ALFACAR, Spain (AP) — A search for unmarked Spanish Civil War graves has begun in southern Spain and officials hope it may reveal the burial site of acclaimed poet Federico Garcia Lorca, who's believed to have been executed and buried in the area.
Andalusia's regional government said Wednesday work had begun to clear 300 square meters (3,230 square feet) of a forest outside the village of Alfacar to bring it back to pre-war levels. Archeologists will then begin soundings to try to detect bone remains. If any are detected, a court will decide the next step.
The project, expected to last 10 days, aims to discover any war victims' remains, not just Lorca's. A two-month dig in a nearby area in 2009 yielded no results.
Lorca, one of Spain's most renowned 20th-century poets, was among tens of thousands of civilians executed by militias loyal to late dictator Gen. Francisco Franco and buried in unmarked mass graves during and after the 1936-39 Civil War.
The Franco regime carried out a thorough accounting of killings of its supporters and gave them proper burials but those on the other end of the violence have been battling for years to get the same treatment.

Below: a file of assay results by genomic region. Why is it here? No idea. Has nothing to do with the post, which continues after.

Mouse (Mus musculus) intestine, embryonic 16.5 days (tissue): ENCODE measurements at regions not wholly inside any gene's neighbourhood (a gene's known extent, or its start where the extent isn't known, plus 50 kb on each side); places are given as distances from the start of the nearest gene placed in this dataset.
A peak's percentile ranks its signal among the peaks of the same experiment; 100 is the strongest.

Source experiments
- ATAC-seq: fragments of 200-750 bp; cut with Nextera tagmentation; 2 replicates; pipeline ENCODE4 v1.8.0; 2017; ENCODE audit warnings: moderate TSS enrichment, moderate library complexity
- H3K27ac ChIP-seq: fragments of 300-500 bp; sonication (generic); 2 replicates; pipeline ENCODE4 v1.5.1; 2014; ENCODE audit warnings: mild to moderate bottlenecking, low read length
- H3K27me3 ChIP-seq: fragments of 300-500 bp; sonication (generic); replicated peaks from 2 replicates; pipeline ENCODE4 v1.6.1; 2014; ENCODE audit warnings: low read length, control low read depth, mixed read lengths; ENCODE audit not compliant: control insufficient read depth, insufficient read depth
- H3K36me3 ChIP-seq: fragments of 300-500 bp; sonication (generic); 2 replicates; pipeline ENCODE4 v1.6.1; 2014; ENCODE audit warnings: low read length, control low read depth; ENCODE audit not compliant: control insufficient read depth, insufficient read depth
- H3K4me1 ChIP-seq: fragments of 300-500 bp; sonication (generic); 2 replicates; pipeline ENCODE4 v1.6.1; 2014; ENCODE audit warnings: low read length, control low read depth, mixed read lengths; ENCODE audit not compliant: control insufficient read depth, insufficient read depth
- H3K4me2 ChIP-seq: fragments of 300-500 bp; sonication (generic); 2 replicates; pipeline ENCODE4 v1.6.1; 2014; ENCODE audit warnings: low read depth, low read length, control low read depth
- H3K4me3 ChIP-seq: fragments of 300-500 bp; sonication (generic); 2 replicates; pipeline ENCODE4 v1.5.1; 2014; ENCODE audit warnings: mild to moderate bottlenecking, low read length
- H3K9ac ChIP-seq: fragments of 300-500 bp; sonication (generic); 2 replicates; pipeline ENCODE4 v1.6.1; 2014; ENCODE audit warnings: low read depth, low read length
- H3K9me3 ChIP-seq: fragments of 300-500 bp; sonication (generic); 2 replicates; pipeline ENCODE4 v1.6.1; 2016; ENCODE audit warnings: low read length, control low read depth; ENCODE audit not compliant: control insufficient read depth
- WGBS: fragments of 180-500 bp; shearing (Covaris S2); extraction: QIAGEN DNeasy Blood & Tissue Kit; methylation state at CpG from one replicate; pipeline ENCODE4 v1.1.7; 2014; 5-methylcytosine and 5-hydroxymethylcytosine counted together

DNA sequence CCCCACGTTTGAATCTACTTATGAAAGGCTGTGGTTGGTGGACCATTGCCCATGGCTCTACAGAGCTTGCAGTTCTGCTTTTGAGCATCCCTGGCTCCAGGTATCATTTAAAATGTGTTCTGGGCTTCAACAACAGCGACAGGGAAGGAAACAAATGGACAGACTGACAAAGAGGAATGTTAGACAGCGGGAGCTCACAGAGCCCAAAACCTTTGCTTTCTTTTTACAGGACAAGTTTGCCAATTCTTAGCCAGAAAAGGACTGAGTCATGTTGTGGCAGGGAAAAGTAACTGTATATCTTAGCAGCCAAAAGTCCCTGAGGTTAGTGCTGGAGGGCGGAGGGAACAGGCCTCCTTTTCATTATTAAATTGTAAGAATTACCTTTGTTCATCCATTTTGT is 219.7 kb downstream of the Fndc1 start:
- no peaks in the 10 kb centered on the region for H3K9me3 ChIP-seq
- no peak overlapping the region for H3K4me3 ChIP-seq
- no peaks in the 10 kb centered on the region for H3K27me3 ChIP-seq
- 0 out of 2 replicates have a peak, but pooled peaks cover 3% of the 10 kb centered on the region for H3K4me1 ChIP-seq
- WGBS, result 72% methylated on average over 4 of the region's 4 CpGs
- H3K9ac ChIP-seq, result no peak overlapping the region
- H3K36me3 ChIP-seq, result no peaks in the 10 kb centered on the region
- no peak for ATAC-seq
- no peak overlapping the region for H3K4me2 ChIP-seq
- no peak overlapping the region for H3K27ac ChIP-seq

"In any civilized country, you cannot leave citizens buried in unidentified places as if they were scum," said Javier Navarro, one of the project's archeologists.
The area being dug up now had been filled in amid plans for a soccer field in 1998. The Lorca family protested, saying they believed the poet might be among those buried there.
Lorca, 38, was shot along with three others on Aug. 18, 1936.
He is best known for tragedies such as "Blood Wedding" and his poetry collections "Poet in New York and "Gypsy Ballads." Lorca's work draws on universal themes like love, death, passion, cruelty and injustice.